International Freight Gateways


International Trade  |  Trade with Canada and Mexico

International Trade

Transportation facilities that move international trade into and out of the United States reveal the importance of all modes and intermodal combinations to global connectivity.

Top 25 U.S.-international freight gateways by value of shipments

Transportation facilities that move international trade into and out of the United states reveal the importance of all modes and intermodal combinations to global connectivity.  The top 25 U.S.-international freight gateways, measured by value of shipments in 2017, consist of 10 water ports, 5 land-border crossings, and 10 air gateways.  The Port of Los Angeles was the leading U.S.-international freight gateway (water), moving $214.8 billion in cargo.  The top 25 gateways accounted for 64.9 percent of the $3.89 trillion (current dollars) in total U.S.-international freight trade.

Value of U.S.-international merchandise trade by coasts and border

Foreign trade has had a major impact on all U.S. borders and coasts. An increase in trade with China has resulted in a large share of trade moving through Pacific coast ports, and the newly expanded Panama Canal allows larger vessels to transit between the Atlantis and Pacific Oceans. Since 2003, the value of merchandise trade increased by 54 percent in inflation adjusted terms. Ports and airports on the Atlantic coast continued to account for the largest share in terms of trade value. In 2018, they accounted for 30.6 percent of the total $3.2 trillion in trade (2009 dollars).

U.S.-international freight trade by transportation mode

Water is the leading transportation mode for U.S.-international freight trade. Ships moved 41.9 percent of the value (nearly $1.8 trillion) and 70.9 percent of the weight (1.6 billion tons) in 2018. Air freight, which accounted for 0.3 percent by weight, was the second largest mover of goods by value (27.5 percent), accounting for $1.16 trillion. Truck moved 10.4 percent of total freight and 18.4 percent of total value.  Together, rail and pipeline accounted for about 6.0 percent of the total value and 17.3 percent of the total weight of U.S.-international freight trade.

Domestic transportation mode of exports and imports by tonnage and value

International trade has grown considerably, and the movement of these goods within the United States is placing pressure on the domestic transportation network and on all modes. Trucks are the most common mode used to move imports and exports between international gateways and inland locations. This trend is expected to continue with tonnage of U.S.-international trade forecast to grow at a rate of about 2.9 percent per year between 2018 and 2045.

Top trading partners of the U.S. in merchandise trade

For the first time, Mexico is the United States’ top trade partner, followed by Canada and China. Mexico’s share of trade with the United States grew by 80.5 percent, from $303 to $547 billion between 2000 and 2019, while China’s share more than doubled from 6.0 to 13.5 percent, and its total value of freight grew from $148 to $497 billion over the same period. Two notable changes in the ranking of U.S. trade partners include Vietnam’s jump from 68 to 13, and India’s climb from 25 to 9 between 2000 and 2019.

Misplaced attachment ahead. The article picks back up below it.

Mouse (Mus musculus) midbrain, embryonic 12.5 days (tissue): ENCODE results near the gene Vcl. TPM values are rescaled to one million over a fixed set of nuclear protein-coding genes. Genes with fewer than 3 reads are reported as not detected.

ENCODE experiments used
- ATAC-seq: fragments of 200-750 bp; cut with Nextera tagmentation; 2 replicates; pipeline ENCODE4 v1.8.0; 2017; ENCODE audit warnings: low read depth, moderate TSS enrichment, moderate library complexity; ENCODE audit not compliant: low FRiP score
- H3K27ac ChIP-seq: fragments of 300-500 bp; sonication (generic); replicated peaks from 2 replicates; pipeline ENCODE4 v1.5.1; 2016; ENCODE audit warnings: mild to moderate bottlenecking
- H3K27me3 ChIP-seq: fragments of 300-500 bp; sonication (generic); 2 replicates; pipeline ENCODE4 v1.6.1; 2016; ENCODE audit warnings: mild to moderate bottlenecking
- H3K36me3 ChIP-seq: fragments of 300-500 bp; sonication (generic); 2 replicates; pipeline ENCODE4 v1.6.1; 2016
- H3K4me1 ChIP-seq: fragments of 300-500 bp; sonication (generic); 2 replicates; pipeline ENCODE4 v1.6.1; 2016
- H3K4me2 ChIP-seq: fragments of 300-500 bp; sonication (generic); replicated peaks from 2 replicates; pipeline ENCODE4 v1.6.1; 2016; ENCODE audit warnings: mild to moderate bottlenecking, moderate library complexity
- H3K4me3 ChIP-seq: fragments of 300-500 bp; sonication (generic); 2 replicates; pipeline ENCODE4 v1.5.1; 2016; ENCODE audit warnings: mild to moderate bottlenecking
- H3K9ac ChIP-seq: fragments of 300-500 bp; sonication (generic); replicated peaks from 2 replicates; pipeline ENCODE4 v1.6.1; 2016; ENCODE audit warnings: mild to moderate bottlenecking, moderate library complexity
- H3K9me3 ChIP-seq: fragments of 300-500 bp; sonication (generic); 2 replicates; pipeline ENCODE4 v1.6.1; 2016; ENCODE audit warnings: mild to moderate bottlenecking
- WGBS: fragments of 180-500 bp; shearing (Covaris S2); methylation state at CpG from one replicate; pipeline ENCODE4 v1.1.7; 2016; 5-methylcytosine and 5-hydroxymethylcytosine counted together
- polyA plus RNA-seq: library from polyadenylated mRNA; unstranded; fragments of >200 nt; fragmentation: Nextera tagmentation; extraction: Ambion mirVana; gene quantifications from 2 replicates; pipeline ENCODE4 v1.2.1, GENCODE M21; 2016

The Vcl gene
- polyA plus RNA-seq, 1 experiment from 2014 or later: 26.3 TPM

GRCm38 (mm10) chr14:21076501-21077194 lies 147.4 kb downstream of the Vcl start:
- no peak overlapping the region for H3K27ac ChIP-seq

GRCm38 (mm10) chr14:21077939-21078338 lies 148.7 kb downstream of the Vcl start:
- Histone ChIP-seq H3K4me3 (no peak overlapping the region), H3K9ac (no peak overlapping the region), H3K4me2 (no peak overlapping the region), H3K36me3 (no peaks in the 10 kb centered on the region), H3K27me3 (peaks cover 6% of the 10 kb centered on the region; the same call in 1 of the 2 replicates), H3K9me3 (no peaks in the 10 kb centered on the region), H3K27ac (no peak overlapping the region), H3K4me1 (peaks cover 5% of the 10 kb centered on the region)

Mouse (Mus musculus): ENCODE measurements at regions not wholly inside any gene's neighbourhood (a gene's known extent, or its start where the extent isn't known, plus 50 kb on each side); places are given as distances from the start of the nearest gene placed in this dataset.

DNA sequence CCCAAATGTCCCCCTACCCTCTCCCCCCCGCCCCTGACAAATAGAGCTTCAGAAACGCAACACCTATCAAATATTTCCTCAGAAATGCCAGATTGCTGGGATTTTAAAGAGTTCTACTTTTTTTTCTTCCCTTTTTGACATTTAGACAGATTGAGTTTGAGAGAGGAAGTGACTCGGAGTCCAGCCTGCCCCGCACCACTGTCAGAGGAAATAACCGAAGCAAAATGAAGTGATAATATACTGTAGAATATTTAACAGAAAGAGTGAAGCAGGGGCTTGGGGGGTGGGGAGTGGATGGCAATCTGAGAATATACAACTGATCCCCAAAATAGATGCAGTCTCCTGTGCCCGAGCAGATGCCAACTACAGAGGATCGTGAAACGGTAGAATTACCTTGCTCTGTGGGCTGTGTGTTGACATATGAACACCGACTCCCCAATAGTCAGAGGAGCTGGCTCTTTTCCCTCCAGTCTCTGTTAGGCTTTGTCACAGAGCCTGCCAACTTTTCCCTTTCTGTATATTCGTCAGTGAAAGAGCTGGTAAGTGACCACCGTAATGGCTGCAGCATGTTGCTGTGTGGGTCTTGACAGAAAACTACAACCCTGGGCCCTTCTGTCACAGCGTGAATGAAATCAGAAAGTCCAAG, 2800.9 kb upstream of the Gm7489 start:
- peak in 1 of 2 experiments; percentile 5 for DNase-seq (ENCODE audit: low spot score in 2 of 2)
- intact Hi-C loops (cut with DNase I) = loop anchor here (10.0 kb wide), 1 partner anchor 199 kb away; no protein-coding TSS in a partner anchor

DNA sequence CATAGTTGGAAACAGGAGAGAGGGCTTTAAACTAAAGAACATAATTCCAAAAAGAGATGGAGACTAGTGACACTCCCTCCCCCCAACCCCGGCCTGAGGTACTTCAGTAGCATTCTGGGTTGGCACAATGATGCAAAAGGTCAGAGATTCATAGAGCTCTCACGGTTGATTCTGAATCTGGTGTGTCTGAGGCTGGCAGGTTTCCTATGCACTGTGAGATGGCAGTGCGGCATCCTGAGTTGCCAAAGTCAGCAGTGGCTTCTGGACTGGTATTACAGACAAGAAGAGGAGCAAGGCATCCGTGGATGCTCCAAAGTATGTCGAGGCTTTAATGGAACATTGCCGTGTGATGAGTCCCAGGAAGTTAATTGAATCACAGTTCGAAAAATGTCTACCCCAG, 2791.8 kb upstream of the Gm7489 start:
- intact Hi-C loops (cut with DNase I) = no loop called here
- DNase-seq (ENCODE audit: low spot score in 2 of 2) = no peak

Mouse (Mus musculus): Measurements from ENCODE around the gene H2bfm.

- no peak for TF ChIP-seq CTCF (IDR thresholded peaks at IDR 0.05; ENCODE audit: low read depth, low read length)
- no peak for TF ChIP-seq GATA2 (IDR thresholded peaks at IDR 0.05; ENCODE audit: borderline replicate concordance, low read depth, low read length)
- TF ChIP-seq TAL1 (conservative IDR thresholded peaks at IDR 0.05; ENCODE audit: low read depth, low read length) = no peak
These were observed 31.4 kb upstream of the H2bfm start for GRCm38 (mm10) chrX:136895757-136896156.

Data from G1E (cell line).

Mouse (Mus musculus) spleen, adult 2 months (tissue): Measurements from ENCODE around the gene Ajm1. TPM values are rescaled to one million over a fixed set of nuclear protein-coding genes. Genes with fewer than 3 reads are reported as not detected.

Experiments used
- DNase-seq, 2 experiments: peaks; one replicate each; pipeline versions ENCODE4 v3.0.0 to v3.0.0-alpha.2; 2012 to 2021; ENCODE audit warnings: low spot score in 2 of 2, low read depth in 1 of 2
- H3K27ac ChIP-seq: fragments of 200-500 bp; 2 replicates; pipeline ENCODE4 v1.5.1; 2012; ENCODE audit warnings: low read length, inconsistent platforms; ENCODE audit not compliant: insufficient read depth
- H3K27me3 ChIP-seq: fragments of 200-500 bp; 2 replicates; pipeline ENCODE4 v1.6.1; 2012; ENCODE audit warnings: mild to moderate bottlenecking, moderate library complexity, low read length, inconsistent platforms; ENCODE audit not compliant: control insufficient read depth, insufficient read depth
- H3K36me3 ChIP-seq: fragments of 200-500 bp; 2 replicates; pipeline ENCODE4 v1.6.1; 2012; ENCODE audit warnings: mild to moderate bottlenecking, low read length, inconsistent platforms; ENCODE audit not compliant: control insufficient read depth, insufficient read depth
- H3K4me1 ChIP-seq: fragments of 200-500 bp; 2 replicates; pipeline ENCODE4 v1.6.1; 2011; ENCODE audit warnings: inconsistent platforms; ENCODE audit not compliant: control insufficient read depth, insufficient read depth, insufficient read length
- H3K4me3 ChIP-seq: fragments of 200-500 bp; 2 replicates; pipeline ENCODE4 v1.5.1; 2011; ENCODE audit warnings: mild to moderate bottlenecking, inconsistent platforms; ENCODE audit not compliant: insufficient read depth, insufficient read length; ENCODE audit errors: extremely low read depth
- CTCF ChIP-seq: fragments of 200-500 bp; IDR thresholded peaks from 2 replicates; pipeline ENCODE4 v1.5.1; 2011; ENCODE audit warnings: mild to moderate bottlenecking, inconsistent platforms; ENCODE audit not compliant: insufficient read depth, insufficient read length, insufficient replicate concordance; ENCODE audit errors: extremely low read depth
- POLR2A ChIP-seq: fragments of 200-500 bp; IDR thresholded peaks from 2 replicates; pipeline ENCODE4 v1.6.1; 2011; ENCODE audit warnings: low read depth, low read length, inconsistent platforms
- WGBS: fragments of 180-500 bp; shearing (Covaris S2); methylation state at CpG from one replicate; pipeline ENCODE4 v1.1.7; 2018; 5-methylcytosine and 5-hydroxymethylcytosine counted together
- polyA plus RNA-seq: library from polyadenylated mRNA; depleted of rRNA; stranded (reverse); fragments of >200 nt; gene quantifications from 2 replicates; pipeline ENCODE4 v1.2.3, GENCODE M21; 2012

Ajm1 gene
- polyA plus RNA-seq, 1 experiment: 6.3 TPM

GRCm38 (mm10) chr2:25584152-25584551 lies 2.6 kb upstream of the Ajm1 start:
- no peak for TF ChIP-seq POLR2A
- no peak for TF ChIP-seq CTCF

International Trade  |  Trade with Canada and Mexico

Trade with Canada and Mexico

Value and tonnage of U.S. freight trade with Canada and Mexico by transportation mode

The value of freight shipped to and from our North American neighbors, Canada and Mexico, has grown by 88.2 percent since 2000.  Trucks were the most heavily utilized mode, carrying 62.8 percent of the value and 26.7 percent of the tonnage traded with these countries in 2018.  Every mode carried more U.S. freight by value with Canada and Mexico in 2018 than in 2017.

Value of U.S. exports to and imports from Canada and Mexico by land transportation mode

Truck and rail transport most of the U.S. bidirectional freight with Canada and Mexico. Goods carried by truck were largely responsible for the 94.5 percent increase in the value of freight from Mexico between 2000 and 2019. While trade via pipeline with these two countries increased markedly, it comprised a relatively small share of total trade value.

Number of incoming trucks, trains, and loaded containers crossing the U.S-Mexico and U.S-Canada borders

A large number of trucks and trains carry goods from Mexico and Canada to the United States. In 2019, approximately 6.4 million trucks hauled nearly 4.8 million loaded containers into the United States from Mexico, representing a doubling in the number of loaded containers entering the United States from Mexico in 2000.  In contrast, the number of incoming trucks and loaded containers on trucks from Canada declined by 20.4 and 18.2 percent, respectively, while incoming loaded rail containers increased by 55.2 percent over the same period.

Recommended citation
U.S. Department of Transportation, Bureau of Transportation Statistics, Freight Facts and Figures (Washington, DC: 2019).

Freight Facts and Figures, developed by the Bureau of Transportation Statistics, is a collection of charts and statistical tables about freight transportation in the United States. These interactive visualizations and tables provide a snapshot of freight movement; the extent, condition, and performance of the freight transportation system; the economic implications of freight movement; and the safety, energy, and environmental impacts of freight transportation.

More from Freight Facts & Figures

The Bureau of Transportation Statistics, part of the U.S. Department of Transportation, is the preeminent source of statistics on commercial aviation, multimodal freight activity, and transportation economics, and provides context to decision makers and the public for understanding statistics on transportation.